China Rails Against Covid Restrictions on Its Citizens

China criticized what it called unacceptable and politically motivated Covid-related travel restrictions on its citizens and warned of countermeasures, an escalation in rhetoric that comes days ahead of a planned border reopening on Sunday.

China’s stepped-up warnings come as fresh evidence from the long New Year’s weekend pointed to a relatively bumpy economic recovery as waves of Covid-19 infections continue to buffet the country.

Beijing is hoping for a rapid return to normalcy after three years of “zero Covid” restrictions that held back travel and consumption and contributed to sluggish growth that is expected to fall far short of official government targets.

China said last month that it would remove almost all remaining quarantine and Covid-testing restrictions for inbound travelers to the country, which has sparked a surge in demand for airplane tickets in and out of China.

Patients were treated at a Shanghai hospital on Tuesday, as China endures waves of Covid infections.


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However, the rapid spread of Covid in China—and a lack of transparency around the scope of the infections now roiling the country, following Beijing’s decision to stop reporting infection counts—has prompted many countries, including the U.S., Australia, Canada, Japan, South Korea and Italy to impose testing requirements on passengers from China.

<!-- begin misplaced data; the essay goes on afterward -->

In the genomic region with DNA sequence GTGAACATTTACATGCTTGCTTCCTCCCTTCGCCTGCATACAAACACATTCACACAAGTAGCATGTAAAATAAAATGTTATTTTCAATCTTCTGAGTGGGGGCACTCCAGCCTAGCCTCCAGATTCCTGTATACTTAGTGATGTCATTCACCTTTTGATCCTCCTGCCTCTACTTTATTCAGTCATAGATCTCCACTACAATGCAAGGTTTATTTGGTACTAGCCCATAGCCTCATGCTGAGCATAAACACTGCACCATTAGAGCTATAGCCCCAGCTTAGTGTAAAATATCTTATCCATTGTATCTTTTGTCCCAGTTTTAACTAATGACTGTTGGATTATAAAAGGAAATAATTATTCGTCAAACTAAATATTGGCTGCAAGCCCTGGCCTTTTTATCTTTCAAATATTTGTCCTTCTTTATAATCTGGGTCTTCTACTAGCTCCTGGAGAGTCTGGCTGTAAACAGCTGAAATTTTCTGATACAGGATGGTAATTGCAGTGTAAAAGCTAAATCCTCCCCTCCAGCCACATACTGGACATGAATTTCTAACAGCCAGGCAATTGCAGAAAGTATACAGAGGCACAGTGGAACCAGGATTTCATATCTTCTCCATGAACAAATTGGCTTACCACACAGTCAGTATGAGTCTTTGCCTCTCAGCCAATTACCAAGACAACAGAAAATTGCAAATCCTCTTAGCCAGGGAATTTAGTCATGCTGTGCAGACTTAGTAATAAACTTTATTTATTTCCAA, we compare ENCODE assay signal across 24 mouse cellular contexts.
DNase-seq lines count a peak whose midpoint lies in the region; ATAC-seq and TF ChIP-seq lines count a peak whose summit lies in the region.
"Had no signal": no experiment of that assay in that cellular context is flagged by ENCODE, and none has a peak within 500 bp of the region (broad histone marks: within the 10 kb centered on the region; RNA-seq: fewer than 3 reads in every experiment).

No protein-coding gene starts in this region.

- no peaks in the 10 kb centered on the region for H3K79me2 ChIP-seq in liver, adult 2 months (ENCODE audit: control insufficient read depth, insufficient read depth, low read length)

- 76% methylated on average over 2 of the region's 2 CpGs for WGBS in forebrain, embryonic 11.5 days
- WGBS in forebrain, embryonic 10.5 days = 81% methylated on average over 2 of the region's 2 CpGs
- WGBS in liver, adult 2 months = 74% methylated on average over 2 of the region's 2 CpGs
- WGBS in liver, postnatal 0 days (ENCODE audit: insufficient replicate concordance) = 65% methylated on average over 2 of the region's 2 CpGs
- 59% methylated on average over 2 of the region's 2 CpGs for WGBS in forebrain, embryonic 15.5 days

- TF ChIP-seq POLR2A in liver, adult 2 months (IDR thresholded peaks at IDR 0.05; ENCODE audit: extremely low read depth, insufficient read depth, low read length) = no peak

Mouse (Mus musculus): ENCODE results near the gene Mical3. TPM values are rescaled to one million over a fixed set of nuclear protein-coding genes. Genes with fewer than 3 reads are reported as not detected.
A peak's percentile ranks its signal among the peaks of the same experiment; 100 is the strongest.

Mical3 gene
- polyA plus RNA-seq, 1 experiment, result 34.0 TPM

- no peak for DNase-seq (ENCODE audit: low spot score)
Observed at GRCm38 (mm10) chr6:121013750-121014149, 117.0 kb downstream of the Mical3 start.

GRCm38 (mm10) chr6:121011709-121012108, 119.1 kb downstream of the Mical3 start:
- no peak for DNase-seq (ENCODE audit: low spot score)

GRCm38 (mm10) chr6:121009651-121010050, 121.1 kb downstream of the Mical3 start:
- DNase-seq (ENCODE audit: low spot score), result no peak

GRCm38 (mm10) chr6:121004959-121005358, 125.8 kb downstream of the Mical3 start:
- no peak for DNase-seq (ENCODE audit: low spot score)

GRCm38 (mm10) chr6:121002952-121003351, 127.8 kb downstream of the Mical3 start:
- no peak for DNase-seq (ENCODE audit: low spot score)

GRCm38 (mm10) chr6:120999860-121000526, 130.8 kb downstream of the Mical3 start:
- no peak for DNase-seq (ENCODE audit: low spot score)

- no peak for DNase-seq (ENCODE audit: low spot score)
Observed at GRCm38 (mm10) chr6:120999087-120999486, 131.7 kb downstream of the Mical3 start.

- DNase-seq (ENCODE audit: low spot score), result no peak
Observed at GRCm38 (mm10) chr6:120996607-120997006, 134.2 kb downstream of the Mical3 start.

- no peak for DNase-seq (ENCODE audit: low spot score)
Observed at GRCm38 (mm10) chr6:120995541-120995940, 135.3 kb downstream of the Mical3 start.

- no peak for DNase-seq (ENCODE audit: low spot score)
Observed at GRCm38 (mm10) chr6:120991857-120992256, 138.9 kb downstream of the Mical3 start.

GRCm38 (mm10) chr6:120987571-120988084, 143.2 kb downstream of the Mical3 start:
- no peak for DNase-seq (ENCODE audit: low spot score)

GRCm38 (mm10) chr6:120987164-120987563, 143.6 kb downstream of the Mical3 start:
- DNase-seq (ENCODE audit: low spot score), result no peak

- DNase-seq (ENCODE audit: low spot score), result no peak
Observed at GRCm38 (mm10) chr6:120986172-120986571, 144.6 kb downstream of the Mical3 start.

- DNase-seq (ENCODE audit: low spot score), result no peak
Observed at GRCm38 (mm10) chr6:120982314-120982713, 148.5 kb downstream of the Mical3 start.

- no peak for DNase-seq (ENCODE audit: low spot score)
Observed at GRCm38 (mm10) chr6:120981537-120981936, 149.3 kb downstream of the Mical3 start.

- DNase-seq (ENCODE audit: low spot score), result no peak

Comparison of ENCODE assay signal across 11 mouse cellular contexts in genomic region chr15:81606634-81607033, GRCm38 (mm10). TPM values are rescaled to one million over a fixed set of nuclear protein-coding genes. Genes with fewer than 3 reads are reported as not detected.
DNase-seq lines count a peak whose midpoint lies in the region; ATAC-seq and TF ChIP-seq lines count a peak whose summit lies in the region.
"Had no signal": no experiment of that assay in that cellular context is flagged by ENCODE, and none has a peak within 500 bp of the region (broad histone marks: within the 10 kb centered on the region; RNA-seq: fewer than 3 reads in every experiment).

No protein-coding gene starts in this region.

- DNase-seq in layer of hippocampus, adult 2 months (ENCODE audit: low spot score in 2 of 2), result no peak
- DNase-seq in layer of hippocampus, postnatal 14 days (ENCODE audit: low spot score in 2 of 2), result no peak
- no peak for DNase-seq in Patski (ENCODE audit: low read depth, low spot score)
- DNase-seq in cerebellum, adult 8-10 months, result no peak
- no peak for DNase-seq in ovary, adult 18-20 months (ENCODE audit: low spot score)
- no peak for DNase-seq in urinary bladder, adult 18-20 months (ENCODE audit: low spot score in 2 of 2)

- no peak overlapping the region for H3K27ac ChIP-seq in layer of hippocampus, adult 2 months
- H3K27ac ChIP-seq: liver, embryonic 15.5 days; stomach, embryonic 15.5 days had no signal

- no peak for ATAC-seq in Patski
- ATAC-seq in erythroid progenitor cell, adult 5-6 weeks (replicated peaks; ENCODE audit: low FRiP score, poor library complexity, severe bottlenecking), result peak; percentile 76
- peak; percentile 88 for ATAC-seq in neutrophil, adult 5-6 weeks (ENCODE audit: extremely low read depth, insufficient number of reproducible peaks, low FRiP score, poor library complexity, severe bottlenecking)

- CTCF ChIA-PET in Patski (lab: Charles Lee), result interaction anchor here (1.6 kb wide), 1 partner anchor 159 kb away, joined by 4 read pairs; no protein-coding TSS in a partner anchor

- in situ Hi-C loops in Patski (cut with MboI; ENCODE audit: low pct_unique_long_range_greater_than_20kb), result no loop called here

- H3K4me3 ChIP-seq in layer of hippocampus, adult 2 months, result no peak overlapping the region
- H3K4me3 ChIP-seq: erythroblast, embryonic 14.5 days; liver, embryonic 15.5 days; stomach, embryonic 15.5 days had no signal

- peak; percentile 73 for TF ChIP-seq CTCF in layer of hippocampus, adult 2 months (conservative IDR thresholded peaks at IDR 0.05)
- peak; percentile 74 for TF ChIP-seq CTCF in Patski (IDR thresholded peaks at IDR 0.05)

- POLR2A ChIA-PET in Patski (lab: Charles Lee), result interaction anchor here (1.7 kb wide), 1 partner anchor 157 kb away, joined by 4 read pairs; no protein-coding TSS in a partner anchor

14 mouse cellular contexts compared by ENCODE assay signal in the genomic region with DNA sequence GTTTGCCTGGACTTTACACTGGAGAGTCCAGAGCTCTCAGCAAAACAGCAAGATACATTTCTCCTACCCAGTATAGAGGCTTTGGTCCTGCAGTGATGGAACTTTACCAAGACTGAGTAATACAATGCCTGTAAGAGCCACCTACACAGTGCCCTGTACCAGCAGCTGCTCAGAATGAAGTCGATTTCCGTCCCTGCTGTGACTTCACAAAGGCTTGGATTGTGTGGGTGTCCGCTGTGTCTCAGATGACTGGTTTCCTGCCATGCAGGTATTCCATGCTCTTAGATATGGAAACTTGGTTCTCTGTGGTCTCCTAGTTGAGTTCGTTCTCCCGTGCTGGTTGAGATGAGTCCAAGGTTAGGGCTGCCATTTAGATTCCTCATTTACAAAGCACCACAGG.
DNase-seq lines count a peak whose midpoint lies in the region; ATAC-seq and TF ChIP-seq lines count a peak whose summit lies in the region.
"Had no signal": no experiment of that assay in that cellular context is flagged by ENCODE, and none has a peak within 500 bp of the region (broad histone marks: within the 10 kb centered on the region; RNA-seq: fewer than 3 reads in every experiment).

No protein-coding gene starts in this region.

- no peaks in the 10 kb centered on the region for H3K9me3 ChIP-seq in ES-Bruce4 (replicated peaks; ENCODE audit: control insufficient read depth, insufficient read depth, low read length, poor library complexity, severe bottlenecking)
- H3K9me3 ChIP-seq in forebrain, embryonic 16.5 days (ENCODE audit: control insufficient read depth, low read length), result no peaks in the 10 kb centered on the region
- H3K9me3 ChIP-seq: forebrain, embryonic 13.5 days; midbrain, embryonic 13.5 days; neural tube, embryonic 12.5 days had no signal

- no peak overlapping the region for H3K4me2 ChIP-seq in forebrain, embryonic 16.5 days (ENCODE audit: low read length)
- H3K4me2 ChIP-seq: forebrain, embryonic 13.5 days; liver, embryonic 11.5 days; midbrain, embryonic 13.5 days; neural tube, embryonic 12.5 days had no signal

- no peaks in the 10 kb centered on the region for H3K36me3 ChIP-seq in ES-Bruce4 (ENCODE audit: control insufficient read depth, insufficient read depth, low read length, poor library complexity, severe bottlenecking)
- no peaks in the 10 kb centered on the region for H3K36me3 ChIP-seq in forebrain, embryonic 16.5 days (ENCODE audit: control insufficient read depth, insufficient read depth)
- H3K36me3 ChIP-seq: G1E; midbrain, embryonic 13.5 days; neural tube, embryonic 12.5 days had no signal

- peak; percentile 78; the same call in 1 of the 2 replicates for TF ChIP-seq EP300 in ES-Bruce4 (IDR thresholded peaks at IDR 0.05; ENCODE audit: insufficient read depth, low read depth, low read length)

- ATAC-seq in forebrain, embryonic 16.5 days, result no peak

China’s Foreign Ministry said Tuesday that precautionary measures adopted by several countries targeting travelers from China lacked any scientific basis, calling them excessive and politically motivated.

“We firmly oppose the practice of using the pandemic and manipulating prevention measures to achieve political goals,” Mao Ning, a Foreign Ministry spokeswoman, said at a regular briefing on Tuesday. Ms. Mao said China is considering reciprocal actions, without elaborating.

The language marked an escalation from last week, when China called on countries to use “science-based and proportionate” measures in setting travel protocols that wouldn’t affect “normal people-to-people exchanges,” without citing political motivations or warning of any countermeasures.

For much of the past three years, China has imposed stringent Covid testing and quarantine requirements on foreign nationals traveling to the country, part of a larger bundle of measures to prevent Covid infections from being imported from abroad.

The World Health Organization said it asked Chinese scientists to offer more details on the country’s Covid situation at a closed-door meeting on Tuesday.

China’s warning came as the country ended the three-day-long New Year’s holiday weekend with tepid economic numbers suggesting a gloomy outlook for a speedy pandemic recovery.

On Tuesday, a private gauge of activity in China’s manufacturing sector for December reported a fifth straight month of contraction, as infections sweep the country following Beijing’s abrupt reversal of its zero Covid strategy last month disrupted business and dented demand.

Domestic tourism trips edged up just 0.4% during the New Year’s holiday weekend from the same period a year earlier, according to government data.